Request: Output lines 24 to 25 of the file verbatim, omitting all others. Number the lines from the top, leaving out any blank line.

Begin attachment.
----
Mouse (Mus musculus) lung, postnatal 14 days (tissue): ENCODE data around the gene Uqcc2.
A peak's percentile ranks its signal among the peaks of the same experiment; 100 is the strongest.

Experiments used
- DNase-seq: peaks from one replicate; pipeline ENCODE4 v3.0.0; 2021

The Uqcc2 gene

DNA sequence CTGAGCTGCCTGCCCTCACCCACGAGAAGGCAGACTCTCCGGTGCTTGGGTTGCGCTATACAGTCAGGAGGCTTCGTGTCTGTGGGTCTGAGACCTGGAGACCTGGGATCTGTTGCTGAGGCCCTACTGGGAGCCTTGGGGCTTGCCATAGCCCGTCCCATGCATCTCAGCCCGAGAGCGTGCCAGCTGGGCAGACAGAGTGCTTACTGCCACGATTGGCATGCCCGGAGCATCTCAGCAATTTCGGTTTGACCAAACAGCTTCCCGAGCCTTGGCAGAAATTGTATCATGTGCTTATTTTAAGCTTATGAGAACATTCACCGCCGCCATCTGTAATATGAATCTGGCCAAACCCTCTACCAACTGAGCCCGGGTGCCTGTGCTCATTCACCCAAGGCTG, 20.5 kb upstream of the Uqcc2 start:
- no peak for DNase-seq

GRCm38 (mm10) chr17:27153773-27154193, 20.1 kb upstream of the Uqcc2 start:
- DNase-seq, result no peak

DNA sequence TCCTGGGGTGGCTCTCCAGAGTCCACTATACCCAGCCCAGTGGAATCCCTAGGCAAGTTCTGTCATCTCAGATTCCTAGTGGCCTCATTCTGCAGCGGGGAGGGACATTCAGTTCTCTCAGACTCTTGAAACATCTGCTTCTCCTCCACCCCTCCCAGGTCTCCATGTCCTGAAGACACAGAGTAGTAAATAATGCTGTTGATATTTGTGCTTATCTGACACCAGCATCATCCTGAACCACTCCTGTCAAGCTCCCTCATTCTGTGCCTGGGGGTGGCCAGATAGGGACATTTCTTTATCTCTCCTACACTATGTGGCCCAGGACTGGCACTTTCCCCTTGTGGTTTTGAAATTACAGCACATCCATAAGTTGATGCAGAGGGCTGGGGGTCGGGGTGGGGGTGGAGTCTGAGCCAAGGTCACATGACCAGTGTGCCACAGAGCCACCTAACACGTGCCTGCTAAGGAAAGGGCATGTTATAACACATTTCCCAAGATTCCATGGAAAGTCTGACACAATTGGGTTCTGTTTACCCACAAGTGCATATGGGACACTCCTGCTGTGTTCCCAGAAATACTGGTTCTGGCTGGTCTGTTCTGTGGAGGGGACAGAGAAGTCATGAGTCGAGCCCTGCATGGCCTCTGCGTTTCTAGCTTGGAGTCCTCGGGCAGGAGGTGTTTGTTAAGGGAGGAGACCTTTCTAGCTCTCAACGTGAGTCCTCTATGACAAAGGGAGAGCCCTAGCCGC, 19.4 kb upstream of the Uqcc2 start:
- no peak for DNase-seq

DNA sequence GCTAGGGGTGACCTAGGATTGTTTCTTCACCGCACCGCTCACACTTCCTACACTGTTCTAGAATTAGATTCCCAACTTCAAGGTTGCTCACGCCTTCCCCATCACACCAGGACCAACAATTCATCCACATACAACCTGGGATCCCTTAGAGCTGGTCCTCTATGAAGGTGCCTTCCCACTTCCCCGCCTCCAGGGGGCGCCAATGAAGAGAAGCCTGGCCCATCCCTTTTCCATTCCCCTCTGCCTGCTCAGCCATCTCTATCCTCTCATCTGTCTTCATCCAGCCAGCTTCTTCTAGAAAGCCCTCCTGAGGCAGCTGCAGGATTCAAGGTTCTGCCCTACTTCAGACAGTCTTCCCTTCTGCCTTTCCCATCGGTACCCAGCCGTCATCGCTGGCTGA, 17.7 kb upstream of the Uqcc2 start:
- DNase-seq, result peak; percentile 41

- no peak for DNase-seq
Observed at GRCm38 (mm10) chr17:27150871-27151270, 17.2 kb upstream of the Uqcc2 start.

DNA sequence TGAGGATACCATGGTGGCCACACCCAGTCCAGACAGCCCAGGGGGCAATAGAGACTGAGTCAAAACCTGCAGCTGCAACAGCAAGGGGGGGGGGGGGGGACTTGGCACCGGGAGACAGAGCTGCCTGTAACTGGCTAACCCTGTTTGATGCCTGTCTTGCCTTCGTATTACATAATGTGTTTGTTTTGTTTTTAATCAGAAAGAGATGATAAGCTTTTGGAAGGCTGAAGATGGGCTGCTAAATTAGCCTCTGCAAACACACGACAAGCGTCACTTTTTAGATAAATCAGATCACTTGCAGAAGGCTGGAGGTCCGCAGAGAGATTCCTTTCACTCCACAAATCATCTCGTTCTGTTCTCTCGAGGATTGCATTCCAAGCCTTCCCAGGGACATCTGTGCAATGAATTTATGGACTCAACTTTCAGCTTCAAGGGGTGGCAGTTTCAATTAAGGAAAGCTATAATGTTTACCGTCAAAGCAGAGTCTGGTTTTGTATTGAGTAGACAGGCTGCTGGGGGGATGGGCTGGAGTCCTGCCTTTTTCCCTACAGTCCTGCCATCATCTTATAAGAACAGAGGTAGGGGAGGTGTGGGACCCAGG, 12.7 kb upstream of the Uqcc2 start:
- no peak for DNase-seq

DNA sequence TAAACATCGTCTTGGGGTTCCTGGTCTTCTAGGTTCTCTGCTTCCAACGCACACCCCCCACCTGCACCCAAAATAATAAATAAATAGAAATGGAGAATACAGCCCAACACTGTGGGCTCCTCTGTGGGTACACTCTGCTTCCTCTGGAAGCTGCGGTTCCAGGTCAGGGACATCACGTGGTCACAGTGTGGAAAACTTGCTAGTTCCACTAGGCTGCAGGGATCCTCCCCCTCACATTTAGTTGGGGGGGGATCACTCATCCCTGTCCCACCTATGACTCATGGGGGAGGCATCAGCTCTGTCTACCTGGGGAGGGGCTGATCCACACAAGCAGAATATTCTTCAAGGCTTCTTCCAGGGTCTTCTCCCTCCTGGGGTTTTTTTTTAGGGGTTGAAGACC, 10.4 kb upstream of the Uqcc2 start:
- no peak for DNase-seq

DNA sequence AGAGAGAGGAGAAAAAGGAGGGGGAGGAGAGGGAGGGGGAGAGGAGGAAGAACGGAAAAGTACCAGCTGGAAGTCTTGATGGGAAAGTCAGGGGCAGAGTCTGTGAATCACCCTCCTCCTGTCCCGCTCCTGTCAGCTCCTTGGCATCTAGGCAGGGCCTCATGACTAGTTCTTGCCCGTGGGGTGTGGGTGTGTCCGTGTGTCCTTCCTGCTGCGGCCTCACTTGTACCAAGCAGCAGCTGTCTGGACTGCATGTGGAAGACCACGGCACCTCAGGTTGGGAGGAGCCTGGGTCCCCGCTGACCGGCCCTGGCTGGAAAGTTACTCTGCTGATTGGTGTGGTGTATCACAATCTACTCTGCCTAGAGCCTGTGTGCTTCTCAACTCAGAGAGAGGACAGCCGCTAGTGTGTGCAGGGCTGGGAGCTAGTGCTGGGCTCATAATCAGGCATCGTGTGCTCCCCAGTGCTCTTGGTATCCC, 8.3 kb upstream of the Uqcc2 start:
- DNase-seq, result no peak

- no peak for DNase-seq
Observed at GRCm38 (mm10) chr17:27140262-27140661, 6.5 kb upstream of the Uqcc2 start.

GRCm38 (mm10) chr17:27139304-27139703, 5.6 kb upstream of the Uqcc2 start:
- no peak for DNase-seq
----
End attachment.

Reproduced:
GRCm38 (mm10) chr17:27139304-27139703, 5.6 kb upstream of the Uqcc2 start:
- no peak for DNase-seq